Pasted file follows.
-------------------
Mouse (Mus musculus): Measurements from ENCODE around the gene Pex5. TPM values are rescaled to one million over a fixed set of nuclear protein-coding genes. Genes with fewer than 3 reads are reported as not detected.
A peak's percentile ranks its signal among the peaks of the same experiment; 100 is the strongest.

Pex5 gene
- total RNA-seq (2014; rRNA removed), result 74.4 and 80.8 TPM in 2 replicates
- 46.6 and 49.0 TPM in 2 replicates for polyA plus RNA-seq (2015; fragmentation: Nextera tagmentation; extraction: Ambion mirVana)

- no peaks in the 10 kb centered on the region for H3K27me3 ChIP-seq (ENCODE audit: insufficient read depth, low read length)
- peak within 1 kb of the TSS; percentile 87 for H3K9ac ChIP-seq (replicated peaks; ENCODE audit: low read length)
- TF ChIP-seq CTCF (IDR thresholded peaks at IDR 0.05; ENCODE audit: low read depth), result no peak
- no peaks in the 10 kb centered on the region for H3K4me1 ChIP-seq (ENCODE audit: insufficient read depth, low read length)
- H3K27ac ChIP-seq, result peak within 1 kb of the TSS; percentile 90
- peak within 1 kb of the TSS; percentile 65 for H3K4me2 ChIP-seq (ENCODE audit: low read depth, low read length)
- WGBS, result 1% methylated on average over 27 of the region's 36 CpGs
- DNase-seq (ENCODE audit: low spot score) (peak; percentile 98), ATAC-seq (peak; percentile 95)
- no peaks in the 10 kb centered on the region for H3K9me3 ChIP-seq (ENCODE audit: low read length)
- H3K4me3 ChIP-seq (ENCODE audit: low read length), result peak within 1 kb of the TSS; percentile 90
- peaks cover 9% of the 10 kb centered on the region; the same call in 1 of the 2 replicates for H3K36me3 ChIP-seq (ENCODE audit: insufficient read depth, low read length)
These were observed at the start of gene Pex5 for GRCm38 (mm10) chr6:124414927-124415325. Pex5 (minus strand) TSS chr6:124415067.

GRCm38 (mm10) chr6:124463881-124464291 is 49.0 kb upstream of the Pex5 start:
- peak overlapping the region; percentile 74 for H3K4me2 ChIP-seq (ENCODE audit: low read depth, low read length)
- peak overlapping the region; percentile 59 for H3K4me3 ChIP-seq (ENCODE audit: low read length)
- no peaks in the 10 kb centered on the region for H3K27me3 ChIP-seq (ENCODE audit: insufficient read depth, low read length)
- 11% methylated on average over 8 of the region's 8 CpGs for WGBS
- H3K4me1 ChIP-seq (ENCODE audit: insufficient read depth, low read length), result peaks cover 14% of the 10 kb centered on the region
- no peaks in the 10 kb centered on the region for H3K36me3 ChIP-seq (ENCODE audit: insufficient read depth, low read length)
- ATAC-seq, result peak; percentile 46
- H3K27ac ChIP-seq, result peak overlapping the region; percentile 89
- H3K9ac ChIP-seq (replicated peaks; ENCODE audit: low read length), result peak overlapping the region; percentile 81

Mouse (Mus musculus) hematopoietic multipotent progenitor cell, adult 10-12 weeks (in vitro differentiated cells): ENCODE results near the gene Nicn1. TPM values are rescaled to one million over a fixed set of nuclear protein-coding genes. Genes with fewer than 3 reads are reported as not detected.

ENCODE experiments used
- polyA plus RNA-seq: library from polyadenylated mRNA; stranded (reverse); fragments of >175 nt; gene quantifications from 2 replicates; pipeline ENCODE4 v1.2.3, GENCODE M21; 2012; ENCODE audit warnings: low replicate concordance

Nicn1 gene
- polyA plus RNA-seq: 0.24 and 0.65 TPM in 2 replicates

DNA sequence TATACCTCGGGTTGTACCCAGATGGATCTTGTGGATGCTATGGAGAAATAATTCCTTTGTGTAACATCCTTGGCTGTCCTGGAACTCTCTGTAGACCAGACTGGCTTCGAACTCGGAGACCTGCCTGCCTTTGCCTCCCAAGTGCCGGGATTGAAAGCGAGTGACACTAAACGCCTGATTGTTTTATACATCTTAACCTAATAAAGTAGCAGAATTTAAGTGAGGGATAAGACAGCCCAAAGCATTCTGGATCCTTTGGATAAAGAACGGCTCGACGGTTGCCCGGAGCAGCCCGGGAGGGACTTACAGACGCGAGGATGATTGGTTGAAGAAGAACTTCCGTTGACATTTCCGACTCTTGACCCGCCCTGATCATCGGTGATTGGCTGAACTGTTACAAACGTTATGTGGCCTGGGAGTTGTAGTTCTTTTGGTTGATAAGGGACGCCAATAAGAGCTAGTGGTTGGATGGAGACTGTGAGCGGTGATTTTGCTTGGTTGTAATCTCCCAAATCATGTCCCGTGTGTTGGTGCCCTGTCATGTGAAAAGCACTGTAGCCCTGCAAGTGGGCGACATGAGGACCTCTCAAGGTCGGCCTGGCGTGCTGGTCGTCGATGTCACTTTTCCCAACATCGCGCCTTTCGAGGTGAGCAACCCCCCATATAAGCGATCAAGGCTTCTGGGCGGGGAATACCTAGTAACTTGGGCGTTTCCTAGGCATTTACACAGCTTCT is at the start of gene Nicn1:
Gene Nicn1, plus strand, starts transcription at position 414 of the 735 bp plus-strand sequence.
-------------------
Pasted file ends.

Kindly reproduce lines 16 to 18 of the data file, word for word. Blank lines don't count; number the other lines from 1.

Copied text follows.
- peaks cover 9% of the 10 kb centered on the region; the same call in 1 of the 2 replicates for H3K36me3 ChIP-seq (ENCODE audit: insufficient read depth, low read length)
These were observed at the start of gene Pex5 for GRCm38 (mm10) chr6:124414927-124415325. Pex5 (minus strand) TSS chr6:124415067.

GRCm38 (mm10) chr6:124463881-124464291 is 49.0 kb upstream of the Pex5 start: